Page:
Two Cy Young Awards and pair of World Series titles would be enough to get just about anybody into the Hall of Fame. The list of pitchers with multiple Cy Young honors is an exclusive one—and one littered with the best pitchers in the history of baseball. Steve Carlton, Greg Maddux, Sandy Koufax, Tom Seaver, Bob Gibson, and Randy Johnson are some of the best known and most dominating pitchers of all time. It’s quite impressive to be named the best pitcher in MLB more than once.
But like fellow two-time Cy Young winner, Johan Santana, Tim Lincecum does not have the extended impressive body of work that the other legends have. He has four seasons of dominance (200+ IP, 200+ strikeouts) where he led the league in strikeouts three consecutive years and also took home league leading records in CGs, SHOs, and winning percentage each once during various years in that span. His quirky windup and his loose personality quickly made him a fan favorite.
Yet even during his peak, the question was always there: can this 5’11” 170-pound “freak” really keep up this pace? His body just did not look like it should regularly hurl fastballs at 94-plus. 2012 marked that point where his previously unhittable fastball barely hit 90. It was a sad sight to see a guy who was so thoroughly dominating become hopeless on the mound. His ERA skyrocketed to 5.18 and that $40.5 million that San Francisco sent his way started to look a lot like the Barry Zito contract. Although Lincecum had history in his favor with Giants fans, the future was not (and is not) quite so bright.
He recently threw his first no-hitter, which was commendable, but was a blip from subpar performance rather than the standard. The very next game, Lincecum gave up eight earned runs and didn’t make it through the fourth inning.
The real question is: are four seasons of brilliance enough to get you into the Hall of Fame even if every subsequent season can be reasonably considered at or below average? At his peak, Lincecum was as dominant as anybody. Ever.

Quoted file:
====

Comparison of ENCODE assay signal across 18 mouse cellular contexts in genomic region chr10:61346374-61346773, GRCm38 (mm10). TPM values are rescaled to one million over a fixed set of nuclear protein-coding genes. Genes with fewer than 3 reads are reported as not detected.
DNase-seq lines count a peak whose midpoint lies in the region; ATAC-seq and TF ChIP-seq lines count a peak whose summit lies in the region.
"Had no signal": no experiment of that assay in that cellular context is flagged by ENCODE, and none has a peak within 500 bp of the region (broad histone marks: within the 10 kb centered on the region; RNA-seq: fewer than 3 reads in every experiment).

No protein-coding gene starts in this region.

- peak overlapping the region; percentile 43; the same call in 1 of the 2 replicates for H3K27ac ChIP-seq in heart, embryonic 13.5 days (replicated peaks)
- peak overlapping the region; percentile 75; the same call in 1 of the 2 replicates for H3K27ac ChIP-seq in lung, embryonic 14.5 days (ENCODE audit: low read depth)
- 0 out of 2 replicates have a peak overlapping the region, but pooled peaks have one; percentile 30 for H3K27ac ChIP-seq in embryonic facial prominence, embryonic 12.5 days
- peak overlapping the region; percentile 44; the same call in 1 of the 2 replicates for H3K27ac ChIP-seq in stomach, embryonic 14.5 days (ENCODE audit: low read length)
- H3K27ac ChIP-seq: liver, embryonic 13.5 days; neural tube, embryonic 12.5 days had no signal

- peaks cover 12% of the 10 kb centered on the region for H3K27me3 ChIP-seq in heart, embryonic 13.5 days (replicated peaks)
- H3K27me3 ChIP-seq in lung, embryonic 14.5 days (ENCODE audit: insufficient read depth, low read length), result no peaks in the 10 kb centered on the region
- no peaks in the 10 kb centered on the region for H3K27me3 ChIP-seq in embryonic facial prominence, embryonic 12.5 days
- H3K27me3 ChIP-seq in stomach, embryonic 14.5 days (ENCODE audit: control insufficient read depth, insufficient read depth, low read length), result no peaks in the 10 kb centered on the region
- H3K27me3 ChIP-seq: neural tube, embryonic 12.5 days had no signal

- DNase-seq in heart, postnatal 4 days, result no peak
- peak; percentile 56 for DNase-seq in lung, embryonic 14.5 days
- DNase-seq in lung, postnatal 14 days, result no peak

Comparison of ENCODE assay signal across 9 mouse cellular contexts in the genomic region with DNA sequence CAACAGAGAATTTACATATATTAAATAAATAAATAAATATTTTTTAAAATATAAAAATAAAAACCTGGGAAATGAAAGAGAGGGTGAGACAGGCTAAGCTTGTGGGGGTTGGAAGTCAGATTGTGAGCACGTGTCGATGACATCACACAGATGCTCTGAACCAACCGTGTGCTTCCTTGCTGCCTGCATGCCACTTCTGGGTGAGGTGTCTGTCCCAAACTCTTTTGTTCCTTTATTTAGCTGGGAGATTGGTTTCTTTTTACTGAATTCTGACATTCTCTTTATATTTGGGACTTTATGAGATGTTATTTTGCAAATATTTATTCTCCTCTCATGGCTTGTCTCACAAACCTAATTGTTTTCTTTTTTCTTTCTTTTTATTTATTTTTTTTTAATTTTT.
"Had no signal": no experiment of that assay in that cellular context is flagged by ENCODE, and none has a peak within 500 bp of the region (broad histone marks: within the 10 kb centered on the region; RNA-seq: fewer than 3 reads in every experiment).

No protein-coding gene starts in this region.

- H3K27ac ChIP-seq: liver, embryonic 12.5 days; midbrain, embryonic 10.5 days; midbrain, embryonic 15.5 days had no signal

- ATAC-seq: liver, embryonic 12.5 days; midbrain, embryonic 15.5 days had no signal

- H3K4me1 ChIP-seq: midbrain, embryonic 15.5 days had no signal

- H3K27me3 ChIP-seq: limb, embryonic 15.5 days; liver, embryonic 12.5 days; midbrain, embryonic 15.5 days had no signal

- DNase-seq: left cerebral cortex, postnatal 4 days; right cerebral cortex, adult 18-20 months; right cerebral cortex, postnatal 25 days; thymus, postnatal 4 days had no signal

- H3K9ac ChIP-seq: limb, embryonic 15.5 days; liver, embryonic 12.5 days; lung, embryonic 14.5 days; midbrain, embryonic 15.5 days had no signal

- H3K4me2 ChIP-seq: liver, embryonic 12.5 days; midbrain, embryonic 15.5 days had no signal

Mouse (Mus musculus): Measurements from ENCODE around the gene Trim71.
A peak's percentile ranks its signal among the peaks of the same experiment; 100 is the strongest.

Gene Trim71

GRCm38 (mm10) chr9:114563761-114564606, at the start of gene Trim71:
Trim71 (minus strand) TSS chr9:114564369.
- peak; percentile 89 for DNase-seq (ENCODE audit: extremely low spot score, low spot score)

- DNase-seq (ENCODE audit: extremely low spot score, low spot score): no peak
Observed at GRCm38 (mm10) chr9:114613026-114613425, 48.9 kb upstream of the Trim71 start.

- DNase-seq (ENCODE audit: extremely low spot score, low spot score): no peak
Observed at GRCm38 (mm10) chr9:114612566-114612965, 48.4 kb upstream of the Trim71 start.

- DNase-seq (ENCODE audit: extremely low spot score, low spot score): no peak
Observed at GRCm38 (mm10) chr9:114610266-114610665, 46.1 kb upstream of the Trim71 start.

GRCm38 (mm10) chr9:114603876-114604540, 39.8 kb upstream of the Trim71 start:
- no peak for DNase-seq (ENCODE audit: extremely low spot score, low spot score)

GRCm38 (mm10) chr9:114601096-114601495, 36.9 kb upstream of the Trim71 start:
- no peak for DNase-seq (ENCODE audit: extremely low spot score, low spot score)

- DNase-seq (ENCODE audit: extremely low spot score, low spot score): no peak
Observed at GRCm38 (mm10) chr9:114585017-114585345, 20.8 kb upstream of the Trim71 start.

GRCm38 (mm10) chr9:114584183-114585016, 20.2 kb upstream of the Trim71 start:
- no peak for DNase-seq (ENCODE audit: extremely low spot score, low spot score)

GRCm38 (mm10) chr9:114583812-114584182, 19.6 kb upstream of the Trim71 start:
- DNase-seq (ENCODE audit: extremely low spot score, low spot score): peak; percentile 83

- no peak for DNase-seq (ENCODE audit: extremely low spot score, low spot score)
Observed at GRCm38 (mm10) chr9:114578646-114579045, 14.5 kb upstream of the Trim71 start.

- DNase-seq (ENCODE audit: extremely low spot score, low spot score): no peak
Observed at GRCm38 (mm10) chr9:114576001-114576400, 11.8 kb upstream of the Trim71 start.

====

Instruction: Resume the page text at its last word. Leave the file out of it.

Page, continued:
For the moment, I don’t think Lincecum is HOF-worthy. As great as he was from 2007-2011, his non-existence in 2012 was a problem. Until a miraculous turnaround at the end of the World Series run as a starter/reliever, he was thrown at the back-end of the rotation and given a continual opportunity because Bochy had
unreasonable faith in his guy. Lincecum’s
body physically looked less capable than it was only a few years prior. And his
winning percentage has continued this precipitous drop. In 2013, Lincecum’s
chances at remaining a solid starter in MLB are dwindling.
Maybe he needs a change of scenery because right now, he is hanging onto a major league career for dear life. Seasons with ERAs north of 4.50 do not call Cooperstown.
Is it impossible for him to make it? Hardly. I would argue he only needs to be slightly above average for maybe 5-7 more seasons in order to have a chance at being enshrined in the Hall. 150-plus wins and/or 3000 strikeouts would make him a shoo-in but 125 wins and maybe even 2500 strikeouts would make him a reasonable candidate with the accolades that he has already earned.
If you were a writer, what would it take to make you vote Lincecum into the Hall of Fame?